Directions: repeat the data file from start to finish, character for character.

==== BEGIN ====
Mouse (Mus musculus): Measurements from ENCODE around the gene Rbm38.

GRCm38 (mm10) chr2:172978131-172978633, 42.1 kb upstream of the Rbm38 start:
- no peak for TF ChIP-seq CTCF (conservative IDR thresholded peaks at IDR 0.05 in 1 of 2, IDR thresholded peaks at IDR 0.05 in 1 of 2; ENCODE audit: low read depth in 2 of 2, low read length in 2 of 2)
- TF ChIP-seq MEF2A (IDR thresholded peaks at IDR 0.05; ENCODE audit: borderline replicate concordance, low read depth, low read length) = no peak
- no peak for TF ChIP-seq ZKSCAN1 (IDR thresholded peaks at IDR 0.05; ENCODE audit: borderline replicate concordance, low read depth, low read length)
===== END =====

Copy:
Mouse (Mus musculus): Measurements from ENCODE around the gene Rbm38.

GRCm38 (mm10) chr2:172978131-172978633, 42.1 kb upstream of the Rbm38 start:
- no peak for TF ChIP-seq CTCF (conservative IDR thresholded peaks at IDR 0.05 in 1 of 2, IDR thresholded peaks at IDR 0.05 in 1 of 2; ENCODE audit: low read depth in 2 of 2, low read length in 2 of 2)
- TF ChIP-seq MEF2A (IDR thresholded peaks at IDR 0.05; ENCODE audit: borderline replicate concordance, low read depth, low read length) = no peak
- no peak for TF ChIP-seq ZKSCAN1 (IDR thresholded peaks at IDR 0.05; ENCODE audit: borderline replicate concordance, low read depth, low read length)